The Complex Web of Inequality in North American Schools
Investigating Educational Policies for Social Justice
The Complex Web of Inequality in North American Schools analyzes and challenges the critical gaps and inequalities that persist in the American school system. Showing how historical biases have been inherited in current polices relating to non-dominant youth, the text calls for educational reforms that perform in the name of social justice.
This edited collection carefully interrogates how technocratic educational policies and reforms are often unequipped to address the interplay of political, social, economic, ideological factors that are at the roots of educational injustice. Considering the most vulnerable student populations, original case studies explore how inadequate structures, practices, and beliefs have increased marginalization, and highlight those instances in which policy has proved effective in reducing opportunity gaps between economically rich and poor students; between white, Asian, Black and Latino youth; between native English speakers and second language learners; highlighting racial integration and unequal American Indian education; and for students with special educational needs. The insights into such policies shed light on the complex web of historically embedded inequities that continue to shape the construction, roll-out, and consequences of education policy for the most marginalized youth populations today.
This volume will be of interest to graduate, and postgraduate students, researchers and academics in the fields of education policy, sociology of education, economics of education, and history of education, and well as policy evaluation.
Table of Contents
List of contributors
Chapter 1: Ambitious Imaginations and Education Policy: Swimming Upstream and Unsettling Neoliberal Enclosures
PART I: "False Choices"
Chapter 2. "How long do we have to wait?: Examining school choice, selective enrollment schools, and the reproduction of racial inequality in a southern community by Sophia Rodriguez, David Bonezzi, and Kyra Koehler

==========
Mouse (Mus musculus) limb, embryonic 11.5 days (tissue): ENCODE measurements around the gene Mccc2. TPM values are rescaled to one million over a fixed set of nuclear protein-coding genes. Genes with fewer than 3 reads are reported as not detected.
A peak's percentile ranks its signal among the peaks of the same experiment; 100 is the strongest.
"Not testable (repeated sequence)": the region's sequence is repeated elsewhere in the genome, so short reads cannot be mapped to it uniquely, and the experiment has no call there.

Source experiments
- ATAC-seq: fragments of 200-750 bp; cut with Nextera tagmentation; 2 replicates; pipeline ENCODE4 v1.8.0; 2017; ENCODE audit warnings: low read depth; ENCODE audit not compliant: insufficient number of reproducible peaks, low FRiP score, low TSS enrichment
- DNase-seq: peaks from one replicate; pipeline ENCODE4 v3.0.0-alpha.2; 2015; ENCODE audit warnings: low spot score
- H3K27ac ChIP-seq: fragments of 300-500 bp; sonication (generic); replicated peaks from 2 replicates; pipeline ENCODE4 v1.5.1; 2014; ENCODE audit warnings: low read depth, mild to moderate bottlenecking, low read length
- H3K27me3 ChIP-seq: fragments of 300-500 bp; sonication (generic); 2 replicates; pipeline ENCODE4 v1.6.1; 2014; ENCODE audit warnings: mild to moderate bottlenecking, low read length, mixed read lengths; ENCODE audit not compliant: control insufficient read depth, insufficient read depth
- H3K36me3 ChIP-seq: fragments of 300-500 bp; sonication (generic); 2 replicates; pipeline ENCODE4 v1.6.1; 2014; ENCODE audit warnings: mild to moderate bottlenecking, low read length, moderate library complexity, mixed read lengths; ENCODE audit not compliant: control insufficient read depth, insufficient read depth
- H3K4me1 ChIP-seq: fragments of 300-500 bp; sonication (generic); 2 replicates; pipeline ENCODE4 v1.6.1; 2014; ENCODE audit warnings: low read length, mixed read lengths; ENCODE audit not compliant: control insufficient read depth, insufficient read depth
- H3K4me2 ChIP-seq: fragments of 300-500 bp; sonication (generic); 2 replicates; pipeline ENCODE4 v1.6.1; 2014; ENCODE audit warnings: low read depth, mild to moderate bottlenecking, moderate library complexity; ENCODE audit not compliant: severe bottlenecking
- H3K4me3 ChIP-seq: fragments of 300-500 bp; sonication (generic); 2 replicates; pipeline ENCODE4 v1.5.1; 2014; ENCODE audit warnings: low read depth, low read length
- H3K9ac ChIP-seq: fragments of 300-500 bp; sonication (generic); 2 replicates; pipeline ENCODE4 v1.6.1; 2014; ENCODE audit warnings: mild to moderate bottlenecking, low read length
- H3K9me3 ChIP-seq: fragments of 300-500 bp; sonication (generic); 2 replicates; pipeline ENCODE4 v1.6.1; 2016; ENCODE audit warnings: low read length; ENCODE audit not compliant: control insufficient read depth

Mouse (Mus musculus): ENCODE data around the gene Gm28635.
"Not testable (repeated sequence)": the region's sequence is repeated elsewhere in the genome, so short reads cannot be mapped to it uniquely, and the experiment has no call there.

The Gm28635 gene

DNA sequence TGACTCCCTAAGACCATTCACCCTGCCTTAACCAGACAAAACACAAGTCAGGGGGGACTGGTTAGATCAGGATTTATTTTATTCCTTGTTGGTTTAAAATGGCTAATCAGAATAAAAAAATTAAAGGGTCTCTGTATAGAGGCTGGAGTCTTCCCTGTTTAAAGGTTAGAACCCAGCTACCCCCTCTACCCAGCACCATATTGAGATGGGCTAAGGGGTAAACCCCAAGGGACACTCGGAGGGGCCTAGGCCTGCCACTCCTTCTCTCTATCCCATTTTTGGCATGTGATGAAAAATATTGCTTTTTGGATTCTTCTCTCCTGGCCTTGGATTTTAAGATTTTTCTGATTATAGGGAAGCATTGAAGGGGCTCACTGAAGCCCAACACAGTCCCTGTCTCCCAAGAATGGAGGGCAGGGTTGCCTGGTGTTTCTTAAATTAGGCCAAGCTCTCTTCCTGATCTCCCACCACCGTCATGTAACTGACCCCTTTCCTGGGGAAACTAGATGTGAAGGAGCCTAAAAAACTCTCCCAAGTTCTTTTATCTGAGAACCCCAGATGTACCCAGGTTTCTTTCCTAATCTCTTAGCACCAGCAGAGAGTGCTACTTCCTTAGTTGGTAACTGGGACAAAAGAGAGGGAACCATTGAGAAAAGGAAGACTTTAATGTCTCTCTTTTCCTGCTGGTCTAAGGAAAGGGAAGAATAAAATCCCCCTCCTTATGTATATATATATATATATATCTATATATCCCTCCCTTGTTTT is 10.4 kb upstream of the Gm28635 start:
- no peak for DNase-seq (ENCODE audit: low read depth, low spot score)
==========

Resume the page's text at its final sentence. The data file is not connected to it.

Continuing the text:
Chapter 3. Education for what and whom?: The paradoxical nature of an Upward Bound program by Kevin Clay
Chapter 4. Turnaround, Mayoral Control, Minoritized Communities and Dirty Water: School Reform in an Urban District in Connecticut by James Wright
Chapter 5. The Influence of School Turnaround Leadership : An American Indian School District Case Study by Jameson D. Lopez, Evelyn C. Baca
PART II: Technical Solutions for Justice Issues
Chapter 6. (Dis)connected: Youth peer culture during a racial/ethnic integration reform by Ana Lilia Campos-Manzo, Grace Hall, Luis Enrique Ramos and Christina Ignatiadis
Chapter 7: Chapter 6. Unfinished Bridges Over the Digital Divide: Engagement and Equity in 1:1 Technology by Stacy Gherardi
Chapter 8. Policy Goes to School: How free market approach to charter schools has failed the minority students who were intended to benefit the most by Brittany Larkin and Carlee Escue Simon
Chapter 9. When Achievement Gaps are Acceptable: School-Level Data Practices and Subgroup Accountability Pressure in Economically and Racially Segregated Schools by Rachel Garver
PART III: The Legacy and Futures of Special Education
Chapter 10. The Individuals with Disabilities Education Act: The Further Marginalization of Racially and Ethnically Diverse Students for More Than 40 Years by Jennifer M. McKenzie and Ambra L. Green
Chapter 11. Civil Rights Remedies and Persistent Inequities: The Case of Racial Disproportionality in Special Education Catherine Kramarczuk Voulgarides
Chapter 12. "PAAP Season": A New Rationale for Segregating Students with Significant Cognitive Disabilities by Maria Timberlake
Chapter 13: Theories from Below: Imagining Policy-Making and Policy-Analysis Beyond "Achievement" Paradigms by Socorro Cambero, Miguel N. Abad, Briana M. Hinga, and Gilberto Q. Conchas
Gilberto Q. Conchas is Professor of Sociology of Education at the University of California, Irvine, USA.
Briana M. Hinga is Assistant Professor of Clinical Education at the University of Southern California, USA.
Miguel N. Abad is Doctoral Candidate in Educational Policy and Social Context at the University of California, Irvine, USA.
Kris D. Guiterrez is Professor of learning sciences, research methodology, policy, and literacy at the University of California, Berkeley, USA.